How to Deal With the Dreaded Pantry Moth

Pantry moths must be loving 2020, especially the early days of the pandemic, when panicked hoards (ourselves included) ran to Costco to stockpile toilet paper, flour and Tostitos.

While I’ve probably blogged about pantry moths more times than just about anything else, we just had another outbreak and I thought I’d use this post writing exercise as an excuse to re-read UC Davis’ Integrated Pest Management pantry moths fact sheet.

According to geniuses at UC Davis, management is simple and pesticide-free. All your food needs to go into jars with tight fitting lids. No shoving rubber-banded packages of couscous in the back of the shelf. If you have space in your freezer you can put dry goods in there and kill any larvae. Avoid adding new food to old food, if possible.

If you’ve got an outbreak UC Davis suggests pulling everything out and inspecting what you’ve got for the telltale signs of infestation: larvae or webbing. Get our you vacuum and suck out the larvae that hide in cracks in your cabinets. These bugs can survive for months without food. Wash cabinets with soap and water. Freeze stuff you’re in doubt about. To repeat, put everything, including pet food, in jars with tight fitting lids.

Pheromone traps can help spot an infestation as well as reduce the population, but they are not a substitute for cleaning and putting things in jars.

Incidentally, what we call “pantry moths” encompass a variety of different insects with colorful names such as the Drugstore Beetle, and the Confused Flour Beetle. All these bug-a-boos just love post-agricultural human habits of storin’ up food. Like cats, roaches and mice they’re with us until we devolve away from our agricultural ways, “By the sweat of your brow you will eat your food until you return to the ground.” I’ll add, of course, that even if we find a way to keep eating and stop sweating I’d like to keep the cats around.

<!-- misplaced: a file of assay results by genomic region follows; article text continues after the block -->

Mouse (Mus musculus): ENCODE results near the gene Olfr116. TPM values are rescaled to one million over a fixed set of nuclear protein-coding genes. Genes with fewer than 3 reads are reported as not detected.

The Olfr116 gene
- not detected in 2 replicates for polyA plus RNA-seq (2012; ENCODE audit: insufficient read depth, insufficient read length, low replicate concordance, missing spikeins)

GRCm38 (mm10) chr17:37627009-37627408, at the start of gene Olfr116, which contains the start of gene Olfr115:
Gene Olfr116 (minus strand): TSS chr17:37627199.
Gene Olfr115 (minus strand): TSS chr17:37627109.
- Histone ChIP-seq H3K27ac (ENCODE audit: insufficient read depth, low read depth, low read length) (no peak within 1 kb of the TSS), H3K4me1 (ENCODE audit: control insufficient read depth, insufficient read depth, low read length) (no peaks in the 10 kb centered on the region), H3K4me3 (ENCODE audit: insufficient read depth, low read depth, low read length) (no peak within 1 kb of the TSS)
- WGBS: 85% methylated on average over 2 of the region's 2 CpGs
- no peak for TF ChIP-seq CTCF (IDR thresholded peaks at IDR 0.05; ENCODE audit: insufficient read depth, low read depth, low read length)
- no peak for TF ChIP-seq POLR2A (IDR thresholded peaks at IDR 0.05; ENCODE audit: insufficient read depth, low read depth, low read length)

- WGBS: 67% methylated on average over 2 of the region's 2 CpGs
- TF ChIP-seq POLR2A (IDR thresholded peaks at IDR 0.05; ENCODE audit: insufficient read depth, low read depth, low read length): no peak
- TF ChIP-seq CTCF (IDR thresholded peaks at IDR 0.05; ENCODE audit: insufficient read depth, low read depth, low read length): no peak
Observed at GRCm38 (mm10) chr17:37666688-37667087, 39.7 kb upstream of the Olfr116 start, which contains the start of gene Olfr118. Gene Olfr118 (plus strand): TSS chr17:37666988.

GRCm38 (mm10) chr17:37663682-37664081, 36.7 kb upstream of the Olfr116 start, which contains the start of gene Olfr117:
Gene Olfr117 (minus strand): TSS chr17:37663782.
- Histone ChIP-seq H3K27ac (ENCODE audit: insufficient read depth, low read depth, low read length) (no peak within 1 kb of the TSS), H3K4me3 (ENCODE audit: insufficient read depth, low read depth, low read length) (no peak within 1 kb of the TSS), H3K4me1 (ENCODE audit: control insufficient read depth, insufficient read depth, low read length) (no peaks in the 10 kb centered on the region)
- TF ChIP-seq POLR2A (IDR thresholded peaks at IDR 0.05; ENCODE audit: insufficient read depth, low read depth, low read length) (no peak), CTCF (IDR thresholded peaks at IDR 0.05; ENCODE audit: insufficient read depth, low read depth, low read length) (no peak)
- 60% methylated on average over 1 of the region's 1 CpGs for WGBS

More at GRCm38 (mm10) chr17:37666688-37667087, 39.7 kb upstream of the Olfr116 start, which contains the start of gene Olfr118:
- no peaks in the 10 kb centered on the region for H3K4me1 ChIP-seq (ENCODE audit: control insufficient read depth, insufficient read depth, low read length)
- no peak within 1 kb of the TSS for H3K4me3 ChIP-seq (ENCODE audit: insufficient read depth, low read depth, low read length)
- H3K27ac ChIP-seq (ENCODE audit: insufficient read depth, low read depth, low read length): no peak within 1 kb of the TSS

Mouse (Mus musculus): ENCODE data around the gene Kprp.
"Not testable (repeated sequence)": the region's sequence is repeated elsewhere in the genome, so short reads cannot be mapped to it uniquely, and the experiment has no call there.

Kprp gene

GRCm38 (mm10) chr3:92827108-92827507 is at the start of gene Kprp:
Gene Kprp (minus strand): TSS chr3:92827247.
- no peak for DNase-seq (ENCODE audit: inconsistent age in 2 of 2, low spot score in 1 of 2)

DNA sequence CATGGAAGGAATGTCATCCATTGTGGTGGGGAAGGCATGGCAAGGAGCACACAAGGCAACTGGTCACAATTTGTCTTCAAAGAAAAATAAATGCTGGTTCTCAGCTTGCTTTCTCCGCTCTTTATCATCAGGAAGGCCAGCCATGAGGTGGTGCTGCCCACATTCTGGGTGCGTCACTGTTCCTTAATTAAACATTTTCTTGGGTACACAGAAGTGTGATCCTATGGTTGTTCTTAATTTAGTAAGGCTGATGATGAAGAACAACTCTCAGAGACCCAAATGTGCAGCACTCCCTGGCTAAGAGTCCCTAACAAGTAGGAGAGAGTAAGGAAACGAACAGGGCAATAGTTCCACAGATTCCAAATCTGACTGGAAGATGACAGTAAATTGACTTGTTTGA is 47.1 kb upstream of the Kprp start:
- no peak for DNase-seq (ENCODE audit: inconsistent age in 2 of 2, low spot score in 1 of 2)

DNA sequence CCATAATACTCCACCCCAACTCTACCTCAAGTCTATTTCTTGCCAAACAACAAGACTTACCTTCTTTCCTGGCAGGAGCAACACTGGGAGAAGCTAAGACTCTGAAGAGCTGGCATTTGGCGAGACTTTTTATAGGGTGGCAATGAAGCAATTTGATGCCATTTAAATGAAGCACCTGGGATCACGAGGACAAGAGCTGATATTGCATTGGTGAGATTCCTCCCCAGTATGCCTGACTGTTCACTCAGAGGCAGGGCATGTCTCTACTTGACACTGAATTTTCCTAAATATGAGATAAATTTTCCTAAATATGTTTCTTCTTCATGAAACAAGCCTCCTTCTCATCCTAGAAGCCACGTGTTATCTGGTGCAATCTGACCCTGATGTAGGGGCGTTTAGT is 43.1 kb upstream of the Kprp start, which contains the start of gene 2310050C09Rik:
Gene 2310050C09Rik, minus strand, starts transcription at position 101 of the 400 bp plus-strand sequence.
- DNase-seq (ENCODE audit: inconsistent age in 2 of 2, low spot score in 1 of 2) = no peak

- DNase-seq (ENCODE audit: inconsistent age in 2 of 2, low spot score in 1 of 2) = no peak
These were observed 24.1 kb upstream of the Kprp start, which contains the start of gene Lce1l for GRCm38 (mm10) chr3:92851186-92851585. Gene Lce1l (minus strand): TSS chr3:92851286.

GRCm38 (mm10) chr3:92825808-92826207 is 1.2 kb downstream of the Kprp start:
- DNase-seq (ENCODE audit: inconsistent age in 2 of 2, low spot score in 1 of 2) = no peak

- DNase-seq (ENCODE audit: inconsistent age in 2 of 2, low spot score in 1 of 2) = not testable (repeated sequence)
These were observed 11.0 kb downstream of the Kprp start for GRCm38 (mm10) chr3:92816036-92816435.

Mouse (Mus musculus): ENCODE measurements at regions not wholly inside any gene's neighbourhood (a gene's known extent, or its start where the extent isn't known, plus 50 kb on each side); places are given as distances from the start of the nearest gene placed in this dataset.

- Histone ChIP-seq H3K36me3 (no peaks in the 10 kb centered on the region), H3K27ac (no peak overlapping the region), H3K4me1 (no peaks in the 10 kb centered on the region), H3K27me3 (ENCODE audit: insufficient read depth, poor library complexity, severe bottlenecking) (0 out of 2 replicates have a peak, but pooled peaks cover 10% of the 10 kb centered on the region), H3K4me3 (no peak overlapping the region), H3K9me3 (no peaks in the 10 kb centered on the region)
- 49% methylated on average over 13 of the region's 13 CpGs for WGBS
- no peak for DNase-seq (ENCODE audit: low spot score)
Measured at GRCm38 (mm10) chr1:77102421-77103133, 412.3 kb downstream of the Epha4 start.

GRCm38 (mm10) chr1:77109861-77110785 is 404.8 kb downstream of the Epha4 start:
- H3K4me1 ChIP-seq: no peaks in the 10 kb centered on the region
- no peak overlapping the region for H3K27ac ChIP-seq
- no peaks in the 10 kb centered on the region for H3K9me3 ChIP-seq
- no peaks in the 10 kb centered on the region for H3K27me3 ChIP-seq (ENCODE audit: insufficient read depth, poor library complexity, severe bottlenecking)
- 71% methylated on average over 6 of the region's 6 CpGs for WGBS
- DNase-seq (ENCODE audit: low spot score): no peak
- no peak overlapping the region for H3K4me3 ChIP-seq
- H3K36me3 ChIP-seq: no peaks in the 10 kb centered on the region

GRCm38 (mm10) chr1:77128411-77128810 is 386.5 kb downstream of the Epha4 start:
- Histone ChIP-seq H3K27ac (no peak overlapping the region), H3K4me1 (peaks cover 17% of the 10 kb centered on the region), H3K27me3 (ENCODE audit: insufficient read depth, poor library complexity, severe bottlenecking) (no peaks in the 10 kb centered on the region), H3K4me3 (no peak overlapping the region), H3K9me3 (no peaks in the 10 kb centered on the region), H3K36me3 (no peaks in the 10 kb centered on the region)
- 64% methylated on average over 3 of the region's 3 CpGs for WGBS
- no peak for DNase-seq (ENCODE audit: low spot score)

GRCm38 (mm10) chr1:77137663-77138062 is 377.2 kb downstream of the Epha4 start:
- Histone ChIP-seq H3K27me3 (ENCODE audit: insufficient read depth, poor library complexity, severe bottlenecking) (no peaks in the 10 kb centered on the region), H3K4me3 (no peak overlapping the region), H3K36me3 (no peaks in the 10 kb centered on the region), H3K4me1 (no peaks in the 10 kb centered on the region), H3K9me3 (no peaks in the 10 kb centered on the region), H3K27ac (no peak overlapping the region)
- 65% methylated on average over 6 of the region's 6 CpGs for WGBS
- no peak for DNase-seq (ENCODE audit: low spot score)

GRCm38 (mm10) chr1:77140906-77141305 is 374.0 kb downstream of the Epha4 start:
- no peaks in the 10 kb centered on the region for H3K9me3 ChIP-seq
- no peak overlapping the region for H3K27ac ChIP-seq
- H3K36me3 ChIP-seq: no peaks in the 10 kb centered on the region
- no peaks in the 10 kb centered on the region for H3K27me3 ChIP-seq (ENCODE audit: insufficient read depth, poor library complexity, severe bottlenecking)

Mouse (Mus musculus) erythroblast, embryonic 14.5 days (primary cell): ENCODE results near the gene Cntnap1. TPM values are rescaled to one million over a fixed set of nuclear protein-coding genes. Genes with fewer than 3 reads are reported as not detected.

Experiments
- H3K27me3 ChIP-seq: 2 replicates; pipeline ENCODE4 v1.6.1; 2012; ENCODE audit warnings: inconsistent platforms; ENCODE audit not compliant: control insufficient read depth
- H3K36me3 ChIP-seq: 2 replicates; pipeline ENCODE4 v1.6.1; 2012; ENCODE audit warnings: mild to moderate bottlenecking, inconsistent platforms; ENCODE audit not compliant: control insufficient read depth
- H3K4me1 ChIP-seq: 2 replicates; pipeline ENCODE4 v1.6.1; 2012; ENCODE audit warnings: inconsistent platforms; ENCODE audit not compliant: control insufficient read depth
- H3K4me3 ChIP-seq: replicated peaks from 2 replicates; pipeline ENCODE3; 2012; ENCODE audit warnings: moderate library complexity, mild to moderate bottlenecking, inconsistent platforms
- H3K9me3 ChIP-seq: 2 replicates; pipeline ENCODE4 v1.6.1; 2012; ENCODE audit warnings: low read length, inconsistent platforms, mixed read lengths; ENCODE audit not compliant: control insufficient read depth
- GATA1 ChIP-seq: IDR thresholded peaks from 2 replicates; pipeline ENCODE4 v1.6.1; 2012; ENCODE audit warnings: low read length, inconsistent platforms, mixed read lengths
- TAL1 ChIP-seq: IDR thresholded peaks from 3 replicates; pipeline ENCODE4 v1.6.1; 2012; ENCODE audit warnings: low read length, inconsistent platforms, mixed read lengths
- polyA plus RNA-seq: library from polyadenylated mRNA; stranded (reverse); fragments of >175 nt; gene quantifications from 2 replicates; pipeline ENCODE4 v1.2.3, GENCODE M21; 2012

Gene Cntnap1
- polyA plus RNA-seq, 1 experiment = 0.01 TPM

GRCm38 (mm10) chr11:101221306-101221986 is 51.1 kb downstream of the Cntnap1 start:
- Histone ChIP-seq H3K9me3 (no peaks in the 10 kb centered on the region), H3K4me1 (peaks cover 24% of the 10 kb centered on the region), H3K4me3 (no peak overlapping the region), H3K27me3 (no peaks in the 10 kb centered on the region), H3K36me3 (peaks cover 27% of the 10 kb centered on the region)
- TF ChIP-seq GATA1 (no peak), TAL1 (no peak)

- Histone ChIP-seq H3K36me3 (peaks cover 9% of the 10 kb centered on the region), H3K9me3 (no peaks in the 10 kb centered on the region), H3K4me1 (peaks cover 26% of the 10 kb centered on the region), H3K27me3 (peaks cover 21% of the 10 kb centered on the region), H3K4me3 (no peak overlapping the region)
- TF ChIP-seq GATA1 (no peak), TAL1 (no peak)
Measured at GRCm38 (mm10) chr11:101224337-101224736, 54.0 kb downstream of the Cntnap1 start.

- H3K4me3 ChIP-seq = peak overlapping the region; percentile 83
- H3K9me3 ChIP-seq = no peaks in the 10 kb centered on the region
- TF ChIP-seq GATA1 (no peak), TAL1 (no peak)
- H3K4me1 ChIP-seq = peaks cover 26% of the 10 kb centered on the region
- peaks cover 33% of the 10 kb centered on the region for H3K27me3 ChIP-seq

Urban Beekeeping 101 with Paul Hekimian, Director of HoneyLove

The Hollywood Orchard, along with HoneyLove is putting on an online webinar this week:

Urban Beekeeping 101 with Paul Hekimian, Director of HoneyLove
Online Workshop/Webinar
Wednesday, October 7, 2020
6:30 PM – 8:00 PM (pacific)

Are you interested in raising honey bees and reaping the benefits of having local honey? Does having your own beehive sound intriguing? If yes, then this class is for you. Urban Beekeeping 101 will cover everything you need to know on how to get started!

We will cover local bee ordinances, what urban beekeeping is or is not, where to place a hive, what equipment is needed, choosing a type of beehive, where to get bees, how to harvest honey and how to find a mentor. Join this webinar and learn from Paul Hekimian, 2nd generation beekeeper and director of HoneyLove.org, as he walks you through how to become an urban beekeeper.

Head here to register.

Kelly and Chocineal

First off, many thanks to all of you for the well wishes for Kelly. She made it home and up the 30 steps to the house yesterday. The first few weeks after open heart surgery are rough and she’s, obviously, taking it easy today. Is suspect she’ll be up and about faster than after the emergency surgery of four years ago but she’s still in for a long recovery.

Because of Covid I couldn’t visit her in the hospital so I puttered in the garden to distract myself. During the puttering I discovered that our prickly pear cactus has became a host for the cochineal bug. A lot of the prickly pear in our neighborhood has cochineal but, for some reason, it never made it to our place until this year.

The cochineal bug (Dactylopius coccus) is a scale insect that produces carminic acid which is extracted for use as a red textile and food dye. I thought cochineal dying might make for the perfect quarantine craft project until I did some research.  Like many things worth doing, harvesting and dying textiles with cochineal is a process that takes experience and skill.

The Zapotec people of Oaxaca have been practicing this skill for a thousand years. In the video above you can see how cochineal is harvested and some spectacular dye work.

The Other TickTalk